BY Willard Manus
the popular TV series Outlanders might recognize its red-tiled
stone houses, steep, tree-lined streets and cobbled squares. Culross,
the best-preserved example of a 16th century industrial town in Scotland,
serves not just as the backdrop for a sword & shield epic but as one
of the top tourist attractions in the country. Thanks to the influence
of The National Trust for Scotland, modern development has not been allowed
to change the look and feel of the town, which is now home to about 600
people, most of them retirees.
Culross sits on the edge of the Firth of Forth, a broad river which empties
into the North Sea. In 1217 the Earl of Fife founded a Cicerian abbey
whose monks worked the nearby coal fields and salt-pans. After the Protestant
reformation, the property passed to the Colville family, who helped to
further develop the two main industries. But prosperity didnt arrive
until the 25-year-old George Bruce came to Culross and created the Moat
Pit-a way to mine the vast coal deposits beneath the river. Culross
soon became the center of the Scottish coal industry, with upwards of
200 ships waiting offshore to carry its goods to Britain, Ireland and
The prosperity was enjoyed by some members of society, namely the industrialists,
traders and artisans, but for the workers it was a much grimmer and more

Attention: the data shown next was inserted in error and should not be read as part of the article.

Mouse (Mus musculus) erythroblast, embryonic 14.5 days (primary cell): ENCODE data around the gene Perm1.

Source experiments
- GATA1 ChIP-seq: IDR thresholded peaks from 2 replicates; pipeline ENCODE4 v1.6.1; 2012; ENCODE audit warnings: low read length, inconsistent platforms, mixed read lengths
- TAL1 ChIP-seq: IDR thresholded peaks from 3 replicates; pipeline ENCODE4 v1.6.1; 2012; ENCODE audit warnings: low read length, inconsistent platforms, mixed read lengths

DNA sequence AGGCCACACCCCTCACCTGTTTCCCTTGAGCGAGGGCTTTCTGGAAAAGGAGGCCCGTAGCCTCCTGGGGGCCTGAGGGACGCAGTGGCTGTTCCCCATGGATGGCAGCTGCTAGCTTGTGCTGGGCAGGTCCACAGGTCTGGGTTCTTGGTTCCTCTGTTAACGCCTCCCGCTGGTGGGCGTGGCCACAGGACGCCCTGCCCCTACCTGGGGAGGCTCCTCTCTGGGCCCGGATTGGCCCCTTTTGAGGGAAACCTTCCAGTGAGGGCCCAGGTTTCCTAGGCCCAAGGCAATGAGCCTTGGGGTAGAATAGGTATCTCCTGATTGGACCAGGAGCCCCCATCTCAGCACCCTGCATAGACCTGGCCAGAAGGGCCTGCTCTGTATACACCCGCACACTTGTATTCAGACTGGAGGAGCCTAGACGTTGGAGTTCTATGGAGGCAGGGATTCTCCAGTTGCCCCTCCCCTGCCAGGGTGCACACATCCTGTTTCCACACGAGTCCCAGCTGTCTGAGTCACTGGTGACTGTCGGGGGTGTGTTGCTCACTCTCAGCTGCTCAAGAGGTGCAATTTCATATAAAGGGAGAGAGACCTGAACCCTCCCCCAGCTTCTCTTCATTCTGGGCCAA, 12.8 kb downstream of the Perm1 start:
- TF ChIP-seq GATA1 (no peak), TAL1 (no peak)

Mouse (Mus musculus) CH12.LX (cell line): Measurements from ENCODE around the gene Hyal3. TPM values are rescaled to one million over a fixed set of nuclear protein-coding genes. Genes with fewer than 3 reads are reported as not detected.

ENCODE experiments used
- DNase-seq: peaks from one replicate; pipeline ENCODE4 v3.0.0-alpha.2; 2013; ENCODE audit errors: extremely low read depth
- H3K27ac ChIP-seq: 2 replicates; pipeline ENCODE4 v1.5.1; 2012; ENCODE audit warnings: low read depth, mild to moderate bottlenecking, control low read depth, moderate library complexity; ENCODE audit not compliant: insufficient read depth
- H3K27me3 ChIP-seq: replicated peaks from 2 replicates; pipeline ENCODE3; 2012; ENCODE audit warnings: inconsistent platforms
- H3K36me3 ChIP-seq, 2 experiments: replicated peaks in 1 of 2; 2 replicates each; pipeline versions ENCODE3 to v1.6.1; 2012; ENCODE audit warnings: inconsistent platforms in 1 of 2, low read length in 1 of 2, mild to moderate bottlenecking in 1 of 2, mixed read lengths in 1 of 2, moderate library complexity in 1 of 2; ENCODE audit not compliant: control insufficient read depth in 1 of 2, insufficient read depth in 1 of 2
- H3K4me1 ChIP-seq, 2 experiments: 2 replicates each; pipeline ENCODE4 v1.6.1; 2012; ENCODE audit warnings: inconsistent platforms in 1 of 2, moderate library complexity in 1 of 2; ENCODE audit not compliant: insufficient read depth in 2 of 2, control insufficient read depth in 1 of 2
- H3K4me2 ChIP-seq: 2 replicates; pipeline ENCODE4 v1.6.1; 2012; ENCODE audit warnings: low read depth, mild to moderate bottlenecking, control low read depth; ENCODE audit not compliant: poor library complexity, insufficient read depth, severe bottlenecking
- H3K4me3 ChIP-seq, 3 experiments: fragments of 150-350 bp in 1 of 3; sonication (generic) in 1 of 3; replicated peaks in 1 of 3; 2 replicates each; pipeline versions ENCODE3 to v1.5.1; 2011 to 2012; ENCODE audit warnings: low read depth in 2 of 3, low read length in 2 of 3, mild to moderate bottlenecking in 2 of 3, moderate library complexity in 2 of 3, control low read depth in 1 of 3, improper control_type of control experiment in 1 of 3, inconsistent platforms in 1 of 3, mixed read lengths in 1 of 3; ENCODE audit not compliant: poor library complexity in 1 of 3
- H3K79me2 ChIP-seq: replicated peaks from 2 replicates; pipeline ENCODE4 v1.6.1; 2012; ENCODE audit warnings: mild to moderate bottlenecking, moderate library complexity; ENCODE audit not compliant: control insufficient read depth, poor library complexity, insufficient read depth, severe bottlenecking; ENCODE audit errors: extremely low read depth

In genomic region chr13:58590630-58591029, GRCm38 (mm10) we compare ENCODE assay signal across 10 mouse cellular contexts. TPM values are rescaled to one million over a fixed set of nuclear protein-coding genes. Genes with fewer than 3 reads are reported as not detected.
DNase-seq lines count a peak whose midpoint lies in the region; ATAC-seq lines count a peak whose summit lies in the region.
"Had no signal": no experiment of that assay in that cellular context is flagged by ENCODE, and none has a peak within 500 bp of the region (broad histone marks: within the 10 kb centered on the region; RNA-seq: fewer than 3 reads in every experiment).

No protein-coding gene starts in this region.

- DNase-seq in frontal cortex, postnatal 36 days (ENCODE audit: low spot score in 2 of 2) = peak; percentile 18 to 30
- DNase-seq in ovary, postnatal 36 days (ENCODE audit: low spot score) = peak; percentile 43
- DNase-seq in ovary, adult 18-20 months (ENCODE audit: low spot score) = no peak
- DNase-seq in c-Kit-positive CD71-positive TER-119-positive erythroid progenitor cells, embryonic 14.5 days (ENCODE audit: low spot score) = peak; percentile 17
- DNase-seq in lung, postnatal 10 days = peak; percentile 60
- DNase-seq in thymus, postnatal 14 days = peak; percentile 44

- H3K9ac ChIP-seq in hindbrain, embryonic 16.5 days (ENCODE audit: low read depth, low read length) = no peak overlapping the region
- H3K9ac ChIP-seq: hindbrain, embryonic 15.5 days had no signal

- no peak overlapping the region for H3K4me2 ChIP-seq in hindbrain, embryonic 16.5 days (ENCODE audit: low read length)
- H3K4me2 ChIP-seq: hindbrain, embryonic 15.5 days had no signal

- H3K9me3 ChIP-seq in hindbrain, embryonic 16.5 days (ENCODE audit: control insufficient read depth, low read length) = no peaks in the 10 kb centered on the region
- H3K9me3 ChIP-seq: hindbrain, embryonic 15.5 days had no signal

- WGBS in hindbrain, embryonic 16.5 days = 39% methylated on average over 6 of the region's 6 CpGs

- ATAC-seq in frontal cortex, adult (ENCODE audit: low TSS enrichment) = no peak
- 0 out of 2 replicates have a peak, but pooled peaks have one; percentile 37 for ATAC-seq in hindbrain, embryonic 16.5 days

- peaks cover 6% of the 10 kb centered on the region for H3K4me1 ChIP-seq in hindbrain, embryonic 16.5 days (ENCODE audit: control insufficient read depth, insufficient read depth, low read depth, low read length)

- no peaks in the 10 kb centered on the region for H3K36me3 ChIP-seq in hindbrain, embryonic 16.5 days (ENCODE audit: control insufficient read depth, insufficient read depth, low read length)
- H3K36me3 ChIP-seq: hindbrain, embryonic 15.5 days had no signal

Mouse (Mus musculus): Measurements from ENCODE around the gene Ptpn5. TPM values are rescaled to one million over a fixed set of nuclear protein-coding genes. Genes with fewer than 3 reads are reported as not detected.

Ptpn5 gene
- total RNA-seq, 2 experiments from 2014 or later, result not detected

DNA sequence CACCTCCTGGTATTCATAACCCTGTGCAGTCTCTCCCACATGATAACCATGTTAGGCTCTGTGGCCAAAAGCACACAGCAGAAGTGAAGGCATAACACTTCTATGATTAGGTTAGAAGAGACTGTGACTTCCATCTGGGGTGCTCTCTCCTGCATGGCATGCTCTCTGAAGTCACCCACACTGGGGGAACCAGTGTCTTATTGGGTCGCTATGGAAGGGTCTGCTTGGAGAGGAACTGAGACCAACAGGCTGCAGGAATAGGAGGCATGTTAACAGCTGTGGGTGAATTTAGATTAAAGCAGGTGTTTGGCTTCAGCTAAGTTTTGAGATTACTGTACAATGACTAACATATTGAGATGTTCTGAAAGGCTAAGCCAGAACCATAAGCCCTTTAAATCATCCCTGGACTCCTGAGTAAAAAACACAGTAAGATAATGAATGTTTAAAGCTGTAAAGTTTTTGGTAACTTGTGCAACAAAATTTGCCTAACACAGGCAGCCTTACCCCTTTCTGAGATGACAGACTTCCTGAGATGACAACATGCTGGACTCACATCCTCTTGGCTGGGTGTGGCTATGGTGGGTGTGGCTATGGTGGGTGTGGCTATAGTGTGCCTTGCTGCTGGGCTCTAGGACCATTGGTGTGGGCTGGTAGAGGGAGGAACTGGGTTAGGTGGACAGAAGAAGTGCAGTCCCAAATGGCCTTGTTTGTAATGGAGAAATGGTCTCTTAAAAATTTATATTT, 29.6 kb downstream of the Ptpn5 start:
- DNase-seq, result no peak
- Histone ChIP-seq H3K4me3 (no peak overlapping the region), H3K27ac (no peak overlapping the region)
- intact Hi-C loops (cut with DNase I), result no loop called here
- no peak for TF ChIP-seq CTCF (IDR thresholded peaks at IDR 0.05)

shocking story. Those who toiled in the salt-pans and mine-shafts were
little better than serfs: near-slaves who were legally bound to their
masters for life.
In order to work as a laborer and/or miner, one had to sign a certificate
which in effect made you a serf for life. Those who tried to work without
a certificate were considered criminals and could be imprisoned and beaten.
Wives and children (as young as six or seven) were also covered by the
certificate, which meant that whole families were obliged work together
from dawn to dusk, six and sometimes seven days a week.
Serfdom was made law in 1606, meaning masters could arrest anyone who
tried to escape from bondage. Joining the Royal Navy didnt help
either. Many arrests were made at sea resulting in the prisoner being
sent back to his original place of work. Those who resisted the bidding
of their masters were placed by the neck in iron collars called juggs
and chained to a wall.
The humanitarian reforms that freed the serfs in Scotland (and England)
did not become law until the mid-19th century.
Todays visitors will not see Culross dark side, of course.
Gone are the juggs, the miners hovels and the mines themselves.
Devoid of industry of any kind (except for tourism), the town of Culross
stands out in picturesque splendor. It is edifying to stroll up and down
its cobbled streets and to visit its magnificent abbey (now a parish church)
and its 3-story palace and adjoining garden, soaking up all that ambience
There are no hotels or inns in Culross, but there are some pubs, a gift
shop or two, and a handful of art and pottery galleries. There is even
a kids playground on the waterfront, not far from the statue of
a local hero, Lord Thomas Alexander Cochrane (1775-1860) which reads:
Naval Commander, International Statesman, Radical and Inventor.
In our Valhalla, Nae was Worthier lad.
Anyone visiting eastern Scotland would do well to visit the restored village
of Culross. It sits about an hour out of Glasgow, off the A 985, a Royal
burgh frozen in time.